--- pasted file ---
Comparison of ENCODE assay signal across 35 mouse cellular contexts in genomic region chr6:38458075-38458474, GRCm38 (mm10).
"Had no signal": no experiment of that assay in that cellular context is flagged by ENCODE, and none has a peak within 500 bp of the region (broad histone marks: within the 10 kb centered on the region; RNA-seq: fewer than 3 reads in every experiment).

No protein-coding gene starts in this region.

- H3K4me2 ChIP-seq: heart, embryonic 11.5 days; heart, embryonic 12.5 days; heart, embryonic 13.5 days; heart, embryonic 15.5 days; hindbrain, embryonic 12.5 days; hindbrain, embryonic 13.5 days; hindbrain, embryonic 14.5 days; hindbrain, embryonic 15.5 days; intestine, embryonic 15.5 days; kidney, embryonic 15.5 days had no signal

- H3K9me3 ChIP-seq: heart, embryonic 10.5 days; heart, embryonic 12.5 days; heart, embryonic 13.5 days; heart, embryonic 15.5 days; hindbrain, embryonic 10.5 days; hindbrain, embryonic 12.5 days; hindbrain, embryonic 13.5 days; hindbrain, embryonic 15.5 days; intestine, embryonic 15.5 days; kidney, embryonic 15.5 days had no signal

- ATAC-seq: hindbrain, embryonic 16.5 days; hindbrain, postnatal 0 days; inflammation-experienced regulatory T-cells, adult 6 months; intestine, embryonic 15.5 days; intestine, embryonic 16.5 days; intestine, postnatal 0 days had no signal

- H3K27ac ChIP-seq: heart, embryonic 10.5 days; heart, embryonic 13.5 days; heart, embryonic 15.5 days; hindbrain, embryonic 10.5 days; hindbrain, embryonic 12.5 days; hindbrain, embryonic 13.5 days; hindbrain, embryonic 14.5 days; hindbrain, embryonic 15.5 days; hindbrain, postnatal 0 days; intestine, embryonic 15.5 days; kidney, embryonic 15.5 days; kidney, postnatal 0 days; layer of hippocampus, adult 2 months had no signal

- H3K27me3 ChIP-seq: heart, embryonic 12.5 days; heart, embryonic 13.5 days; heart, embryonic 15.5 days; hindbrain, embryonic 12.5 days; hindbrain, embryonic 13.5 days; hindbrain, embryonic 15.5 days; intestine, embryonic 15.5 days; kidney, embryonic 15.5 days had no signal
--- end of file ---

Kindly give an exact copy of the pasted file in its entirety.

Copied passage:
Comparison of ENCODE assay signal across 35 mouse cellular contexts in genomic region chr6:38458075-38458474, GRCm38 (mm10).
"Had no signal": no experiment of that assay in that cellular context is flagged by ENCODE, and none has a peak within 500 bp of the region (broad histone marks: within the 10 kb centered on the region; RNA-seq: fewer than 3 reads in every experiment).

No protein-coding gene starts in this region.

- H3K4me2 ChIP-seq: heart, embryonic 11.5 days; heart, embryonic 12.5 days; heart, embryonic 13.5 days; heart, embryonic 15.5 days; hindbrain, embryonic 12.5 days; hindbrain, embryonic 13.5 days; hindbrain, embryonic 14.5 days; hindbrain, embryonic 15.5 days; intestine, embryonic 15.5 days; kidney, embryonic 15.5 days had no signal

- H3K9me3 ChIP-seq: heart, embryonic 10.5 days; heart, embryonic 12.5 days; heart, embryonic 13.5 days; heart, embryonic 15.5 days; hindbrain, embryonic 10.5 days; hindbrain, embryonic 12.5 days; hindbrain, embryonic 13.5 days; hindbrain, embryonic 15.5 days; intestine, embryonic 15.5 days; kidney, embryonic 15.5 days had no signal

- ATAC-seq: hindbrain, embryonic 16.5 days; hindbrain, postnatal 0 days; inflammation-experienced regulatory T-cells, adult 6 months; intestine, embryonic 15.5 days; intestine, embryonic 16.5 days; intestine, postnatal 0 days had no signal

- H3K27ac ChIP-seq: heart, embryonic 10.5 days; heart, embryonic 13.5 days; heart, embryonic 15.5 days; hindbrain, embryonic 10.5 days; hindbrain, embryonic 12.5 days; hindbrain, embryonic 13.5 days; hindbrain, embryonic 14.5 days; hindbrain, embryonic 15.5 days; hindbrain, postnatal 0 days; intestine, embryonic 15.5 days; kidney, embryonic 15.5 days; kidney, postnatal 0 days; layer of hippocampus, adult 2 months had no signal

- H3K27me3 ChIP-seq: heart, embryonic 12.5 days; heart, embryonic 13.5 days; heart, embryonic 15.5 days; hindbrain, embryonic 12.5 days; hindbrain, embryonic 13.5 days; hindbrain, embryonic 15.5 days; intestine, embryonic 15.5 days; kidney, embryonic 15.5 days had no signal